Marc Marquez three-for-three with the win in Argentina. Photography By Gold   Goose

PHOTOGRAPHY BY GOLD & GOOSE

It’s a bit early to start comparing Marc Marquez to Giacomo Agostini or even Mick Doohan, but those comparisons will start to get more commonplace if the young Spaniard continues to dominate MotoGP racing like he did today in Argentina.

Marquez, who has led every qualifying session (and every session bar one) at the three GPs held thus far in 2014, continued his run through the early part of the championship with a third successive victory – this one coming after the defending World Champion toyed with rival Jorge Lorenzo for 17 of the 25 laps in the Red Bull Grand Prix of Argentina at the new Termas de Rio Hondo circuit. With nine laps to go, after sitting in Lorenzo’s shadow after things settled down after a wild first few laps, Marquez did what every one knew he was going to do. He made the pass and pulled away, winning in dominant (Ago/Doohan-like) fashion. In doing so, Marquez became the first premiere class rider since Valentino Rossi in 2001 to win the first three GPs of the season. He also became the first to win the first three GPs from pole position since Agostini did so in 1971.

The race started looking more Moto3 than MotoGP with Lorenzo leading with much going on behind him. Marquez was sixth early on and dropped as low as seventh behind fighting his way through the melee to get to second place on the third lap. Then he just sat there, content to just follow Lorenzo. It wasn’t a case of if he was going to make the pass, but when. And it came 32 minutes after the start of the race, the youngster outbraking Movistar Yamaha’s Lorenzo at the end of the backstraight and into turn five.

From there he pulled away with ease, getting the gap to almost three seconds before slowing to win by 1.8 seconds.

“Enjoyed a lot, especially in the beginning with all the riders there,” Marquez said. “We overtake maybe… I don’t know, I can’t say how many times, but it was so nice. Anyway was nice and I enjoyed, but was quite a big risk in that situation. And then I saw Jorge start to open a small gap and I said, ‘Okay, I will try to catch him.’ When I was behind him, I tried to follow him some laps and with nine, 10 laps I have to push a little bit more because I saw that Dani [Pedrosa] was coming. I keep the distance and it was enough to take the victory.”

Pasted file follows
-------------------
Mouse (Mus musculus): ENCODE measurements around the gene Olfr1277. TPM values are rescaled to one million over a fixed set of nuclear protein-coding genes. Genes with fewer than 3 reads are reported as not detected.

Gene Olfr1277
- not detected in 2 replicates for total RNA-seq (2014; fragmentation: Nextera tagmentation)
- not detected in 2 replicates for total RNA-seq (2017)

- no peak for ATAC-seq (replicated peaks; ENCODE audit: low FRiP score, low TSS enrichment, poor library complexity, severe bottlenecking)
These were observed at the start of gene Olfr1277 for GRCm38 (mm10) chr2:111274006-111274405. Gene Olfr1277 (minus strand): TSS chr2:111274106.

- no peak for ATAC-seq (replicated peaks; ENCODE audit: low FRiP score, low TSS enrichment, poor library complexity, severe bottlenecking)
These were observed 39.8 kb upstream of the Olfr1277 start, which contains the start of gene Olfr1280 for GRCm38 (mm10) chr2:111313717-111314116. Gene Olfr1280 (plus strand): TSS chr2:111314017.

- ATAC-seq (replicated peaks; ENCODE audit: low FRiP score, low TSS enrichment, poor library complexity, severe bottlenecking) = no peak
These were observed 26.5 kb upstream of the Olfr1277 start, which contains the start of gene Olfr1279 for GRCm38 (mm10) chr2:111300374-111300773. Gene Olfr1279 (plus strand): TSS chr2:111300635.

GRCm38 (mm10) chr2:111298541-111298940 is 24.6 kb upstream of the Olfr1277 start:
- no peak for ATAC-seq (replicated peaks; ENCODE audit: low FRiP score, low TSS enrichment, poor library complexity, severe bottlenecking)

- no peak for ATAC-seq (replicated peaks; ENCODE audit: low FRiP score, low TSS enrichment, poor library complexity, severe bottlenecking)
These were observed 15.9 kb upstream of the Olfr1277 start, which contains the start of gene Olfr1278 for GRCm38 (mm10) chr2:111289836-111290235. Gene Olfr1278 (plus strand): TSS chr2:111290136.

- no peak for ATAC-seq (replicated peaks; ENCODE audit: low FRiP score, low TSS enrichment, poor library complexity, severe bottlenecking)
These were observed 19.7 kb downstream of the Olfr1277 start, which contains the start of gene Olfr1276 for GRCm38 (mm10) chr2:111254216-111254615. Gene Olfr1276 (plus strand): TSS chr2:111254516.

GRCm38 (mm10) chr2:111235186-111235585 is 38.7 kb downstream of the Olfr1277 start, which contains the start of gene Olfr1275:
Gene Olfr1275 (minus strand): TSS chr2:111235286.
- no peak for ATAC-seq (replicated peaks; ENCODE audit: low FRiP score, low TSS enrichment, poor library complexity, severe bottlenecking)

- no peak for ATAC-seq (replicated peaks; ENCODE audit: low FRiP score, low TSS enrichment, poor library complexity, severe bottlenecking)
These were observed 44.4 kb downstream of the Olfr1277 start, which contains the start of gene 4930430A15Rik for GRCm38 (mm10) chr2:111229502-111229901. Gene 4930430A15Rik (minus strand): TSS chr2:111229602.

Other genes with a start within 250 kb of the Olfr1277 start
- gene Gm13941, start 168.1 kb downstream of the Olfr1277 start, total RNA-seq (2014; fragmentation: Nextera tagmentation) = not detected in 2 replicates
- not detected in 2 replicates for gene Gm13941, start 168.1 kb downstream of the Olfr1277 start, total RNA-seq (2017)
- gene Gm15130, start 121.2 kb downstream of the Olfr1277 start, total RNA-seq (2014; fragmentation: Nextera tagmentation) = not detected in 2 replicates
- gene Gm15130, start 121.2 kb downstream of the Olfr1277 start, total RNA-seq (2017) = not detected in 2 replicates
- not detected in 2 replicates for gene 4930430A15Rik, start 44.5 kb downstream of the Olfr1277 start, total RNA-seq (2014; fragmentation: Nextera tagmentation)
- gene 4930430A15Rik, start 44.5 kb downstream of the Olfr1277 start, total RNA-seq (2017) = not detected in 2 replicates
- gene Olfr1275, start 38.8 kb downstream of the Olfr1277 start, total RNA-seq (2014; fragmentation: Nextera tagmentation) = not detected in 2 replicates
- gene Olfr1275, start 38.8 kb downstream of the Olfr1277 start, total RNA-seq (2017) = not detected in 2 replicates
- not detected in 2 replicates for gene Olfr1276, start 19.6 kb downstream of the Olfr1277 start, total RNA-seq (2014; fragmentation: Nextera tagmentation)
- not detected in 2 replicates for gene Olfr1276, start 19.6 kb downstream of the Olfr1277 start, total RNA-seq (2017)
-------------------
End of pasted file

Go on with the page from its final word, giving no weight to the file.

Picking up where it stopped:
And it wasn’t Lorenzo who Marquez ended up beating. Instead it was his teammate Dani Pedrosa, the veteran passing Lorenzo on the final lap to finish second. It was Pedrosa’s seventh podium finish in a row, including the three this season.

“I didn’t enjoy that much because unfortunately I lost a lot of time there,” Pedrosa said. “I wasn’t really strong in the opening laps and I got stuck by the group and then Jorge and Marc pulled away a big lead from me. After some laps I could get some rhythm back and be strong at the end. I got back to second, but I’m not able to win the race anyway. I have to take the positive things and I’m very pleased with the performance today so now in week we are in Jerez and I will push for the maximum.”

Lorenzo’s third was his best finish of the 2014 season, the two-time MotoGP World Champion bouncing back from the misery of the first two rounds in Qatar and Texas to record the 75th podium finish of his career.

Lorenzo’s teammate Valentino Rossi ended up fourth after mixing it up early and often during the race. He finished 4.8 seconds behind Marquez and 1.6 seconds behind his third-placed teammate.

Stefan Bradl rode the LCR Honda to a lonely fifth, the German dropping out of the early battle for third but finishing well clear of Pramac Ducati’s Andrea Iannone, the Italian enjoying the best finish of his MotoGP career.

The two Monster Tech 3 Yamahas were next with Bradley Smith finishing seventh and his teammate Pol Espargaro ending up eighth. Ducati factory rider Andrea Dovizisio finished ninth.

Tenth was disputed between Aspar Honda teammates Hiroshi Aoyoma and Nicky Hayden for nearly the entire race. Hayden led the final lap, but Aoyoma prevailed for 10th.

Hayden’s countryman Colin Edwards had a rough day on the NGM Forward Yamaha, the Texan ending up 20th.

Go&Fun Honda’s Alvaro Bautista crashed for the third MotoGP in a row on the opening lap of the race. Aleix Espargaro also crashed early in the race, but the NGM Forward Yamaha rider - who qualified fourth - remounted to finish 15th.

2014 Argentina MotoGP Results
1. Marc Marquez (Honda)
2. Dani Pedrosa (Honda)
3. Jorge Lorenzo (Yamaha)
4. Valentino Rossi (Yamaha)
5. Stefan Bradl (Honda)
6. Andrea Iannone (Ducati)
7. Bradley Smith (Yamaha)
8. Pol Espargaro (Yamaha)
9. Andrea Dovisioso (Ducati)
10. Hiroshi Aoyama (Honda)
11. Nicky Hayden (Honda)

20. Colin Edwards (Yamaha)

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Paul Carruthers | Editor

Paul Carruthers took over as the editor of Cycle News in 1993 after serving as associate editor since starting his career at the publication in 1985. Carruthers has covered every facet of the sport in his near-28-year tenure at America’s Daily Motorcycle News Source.

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